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Environmental Considerations for Animal Pharmaceuticals

Charles E. Eirkson III1

Animal drugs and feed additives are routinely used in high production agricultural animals. They can be used for therapeutic, production, or nutritional purposes and be administered for a short or extended period. Some drugs and additives may be completely metabolized to inactive components but some are excreted as active metabolites or parent substance. All of these residues are contained in the animal waste from cattle, swine, poultry, and fish facilities. Runoff and leaching from feedlots or aquaculture facilities can carry the remaining substances into surface and ground water. Manure and litter also are used or disposed of on land where it is incorporated into soil. Runoff and leaching to surface and ground water from land applications could also occur. The U.S. Food and Drug Administration, Center for Veterinary Medicine has conducted environmental reviews of many animal drug products. The reviews include information (for example, aqueous solubility and soil sorption) that can be used to determine the potential for a drug to enter surface or ground water. Additional information (for example, acute invertebrate toxicity and plant toxicity) often is collected that can be used to determine potential environmental toxicity. These data are used in environmental-risk assessments to estimate environmental impacts for the animal drug products.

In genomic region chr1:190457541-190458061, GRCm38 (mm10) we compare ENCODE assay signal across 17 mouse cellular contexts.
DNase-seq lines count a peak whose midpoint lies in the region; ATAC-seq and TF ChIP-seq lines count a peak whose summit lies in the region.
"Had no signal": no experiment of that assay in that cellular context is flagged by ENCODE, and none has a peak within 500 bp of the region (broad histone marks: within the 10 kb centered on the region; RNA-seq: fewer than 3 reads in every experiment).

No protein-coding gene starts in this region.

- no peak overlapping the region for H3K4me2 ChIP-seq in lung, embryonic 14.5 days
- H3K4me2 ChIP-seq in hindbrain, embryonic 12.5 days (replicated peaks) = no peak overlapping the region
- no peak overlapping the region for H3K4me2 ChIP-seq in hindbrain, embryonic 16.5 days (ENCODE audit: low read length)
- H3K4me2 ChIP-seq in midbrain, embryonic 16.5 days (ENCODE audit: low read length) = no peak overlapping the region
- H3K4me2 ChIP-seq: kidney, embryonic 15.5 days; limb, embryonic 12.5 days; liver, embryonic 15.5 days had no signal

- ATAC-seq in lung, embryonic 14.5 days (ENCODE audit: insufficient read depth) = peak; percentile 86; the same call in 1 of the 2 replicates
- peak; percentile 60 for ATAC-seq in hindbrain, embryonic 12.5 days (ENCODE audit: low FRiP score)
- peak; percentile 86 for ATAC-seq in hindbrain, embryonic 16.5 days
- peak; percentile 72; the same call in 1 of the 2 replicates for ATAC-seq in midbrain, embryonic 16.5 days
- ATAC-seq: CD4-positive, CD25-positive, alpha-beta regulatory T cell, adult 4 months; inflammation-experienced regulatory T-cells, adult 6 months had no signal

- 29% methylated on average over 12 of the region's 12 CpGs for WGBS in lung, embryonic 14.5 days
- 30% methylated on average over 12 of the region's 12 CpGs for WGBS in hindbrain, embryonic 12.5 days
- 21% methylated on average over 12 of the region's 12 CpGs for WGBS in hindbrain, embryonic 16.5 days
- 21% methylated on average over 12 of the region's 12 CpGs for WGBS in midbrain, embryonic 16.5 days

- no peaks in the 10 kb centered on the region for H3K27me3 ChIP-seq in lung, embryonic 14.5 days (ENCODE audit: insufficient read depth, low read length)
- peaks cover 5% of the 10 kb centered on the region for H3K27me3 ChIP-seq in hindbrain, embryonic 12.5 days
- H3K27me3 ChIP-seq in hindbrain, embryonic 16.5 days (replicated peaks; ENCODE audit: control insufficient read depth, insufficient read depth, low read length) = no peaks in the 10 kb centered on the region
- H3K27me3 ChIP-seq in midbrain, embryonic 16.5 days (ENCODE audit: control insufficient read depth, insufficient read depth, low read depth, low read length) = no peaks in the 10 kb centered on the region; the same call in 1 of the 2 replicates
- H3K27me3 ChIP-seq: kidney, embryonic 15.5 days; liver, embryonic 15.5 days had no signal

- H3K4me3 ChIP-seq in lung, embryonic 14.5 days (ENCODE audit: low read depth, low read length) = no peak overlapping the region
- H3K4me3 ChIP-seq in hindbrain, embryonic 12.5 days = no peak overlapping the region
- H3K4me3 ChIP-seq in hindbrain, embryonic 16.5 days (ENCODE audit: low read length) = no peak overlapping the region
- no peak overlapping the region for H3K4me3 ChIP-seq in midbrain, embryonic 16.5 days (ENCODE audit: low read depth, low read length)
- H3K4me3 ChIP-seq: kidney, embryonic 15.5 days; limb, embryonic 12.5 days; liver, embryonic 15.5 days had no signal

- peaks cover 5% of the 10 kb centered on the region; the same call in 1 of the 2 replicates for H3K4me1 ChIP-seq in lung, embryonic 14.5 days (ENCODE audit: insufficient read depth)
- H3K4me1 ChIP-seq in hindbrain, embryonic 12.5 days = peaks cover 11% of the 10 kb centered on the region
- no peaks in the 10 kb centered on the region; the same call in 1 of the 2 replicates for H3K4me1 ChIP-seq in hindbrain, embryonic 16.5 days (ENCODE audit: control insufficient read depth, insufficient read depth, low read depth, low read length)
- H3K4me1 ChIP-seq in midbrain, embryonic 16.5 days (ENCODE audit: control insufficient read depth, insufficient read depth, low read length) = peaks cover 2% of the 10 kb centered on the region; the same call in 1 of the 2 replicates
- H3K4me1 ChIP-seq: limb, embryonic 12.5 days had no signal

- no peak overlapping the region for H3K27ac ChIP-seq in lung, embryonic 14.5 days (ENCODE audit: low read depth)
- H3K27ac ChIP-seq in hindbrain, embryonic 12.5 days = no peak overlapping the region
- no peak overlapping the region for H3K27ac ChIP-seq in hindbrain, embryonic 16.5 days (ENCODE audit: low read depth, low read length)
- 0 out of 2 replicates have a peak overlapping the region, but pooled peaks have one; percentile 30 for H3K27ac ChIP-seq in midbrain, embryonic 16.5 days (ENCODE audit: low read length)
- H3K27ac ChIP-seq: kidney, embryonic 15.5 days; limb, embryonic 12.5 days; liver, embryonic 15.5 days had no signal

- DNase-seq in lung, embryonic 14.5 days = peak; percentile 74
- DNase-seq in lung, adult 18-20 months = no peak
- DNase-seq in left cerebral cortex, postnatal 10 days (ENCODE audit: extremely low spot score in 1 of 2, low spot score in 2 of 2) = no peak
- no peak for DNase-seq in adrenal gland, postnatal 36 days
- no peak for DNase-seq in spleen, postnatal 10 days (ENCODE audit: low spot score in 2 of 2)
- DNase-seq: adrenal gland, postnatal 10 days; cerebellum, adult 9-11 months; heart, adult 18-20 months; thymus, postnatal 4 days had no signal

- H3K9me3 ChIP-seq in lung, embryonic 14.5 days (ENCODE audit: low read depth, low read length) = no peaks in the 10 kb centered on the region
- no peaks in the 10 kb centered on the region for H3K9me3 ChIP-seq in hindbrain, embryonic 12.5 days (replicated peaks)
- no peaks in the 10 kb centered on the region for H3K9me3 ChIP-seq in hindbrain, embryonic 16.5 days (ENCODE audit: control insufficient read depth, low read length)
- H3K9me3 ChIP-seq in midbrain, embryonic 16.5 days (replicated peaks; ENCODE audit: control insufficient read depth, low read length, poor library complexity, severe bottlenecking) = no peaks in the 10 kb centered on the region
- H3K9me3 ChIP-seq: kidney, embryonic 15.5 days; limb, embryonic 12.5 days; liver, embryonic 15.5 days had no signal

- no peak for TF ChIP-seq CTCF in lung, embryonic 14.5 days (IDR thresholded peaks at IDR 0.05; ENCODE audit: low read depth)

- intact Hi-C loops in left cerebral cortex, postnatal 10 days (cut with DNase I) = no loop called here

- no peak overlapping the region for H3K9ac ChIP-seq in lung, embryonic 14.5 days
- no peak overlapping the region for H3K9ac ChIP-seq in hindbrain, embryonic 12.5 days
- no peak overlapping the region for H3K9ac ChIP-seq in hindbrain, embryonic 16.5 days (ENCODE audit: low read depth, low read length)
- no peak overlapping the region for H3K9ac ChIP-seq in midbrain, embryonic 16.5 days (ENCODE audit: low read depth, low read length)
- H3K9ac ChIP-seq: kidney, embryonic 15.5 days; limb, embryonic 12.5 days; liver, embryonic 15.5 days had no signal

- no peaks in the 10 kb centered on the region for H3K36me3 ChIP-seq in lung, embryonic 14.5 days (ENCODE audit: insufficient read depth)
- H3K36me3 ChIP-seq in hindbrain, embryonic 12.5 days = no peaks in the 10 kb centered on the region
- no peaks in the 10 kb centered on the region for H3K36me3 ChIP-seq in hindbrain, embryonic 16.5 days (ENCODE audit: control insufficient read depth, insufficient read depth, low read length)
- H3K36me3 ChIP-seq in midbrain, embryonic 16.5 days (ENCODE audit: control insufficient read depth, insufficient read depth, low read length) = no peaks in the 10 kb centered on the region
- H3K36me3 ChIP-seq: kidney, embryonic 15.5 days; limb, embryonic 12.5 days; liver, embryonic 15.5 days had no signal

1U.S. Food and Drug Administration, Center for Veterinary Medicine, 7500 Standish Place, Rockville, MD 20855 (

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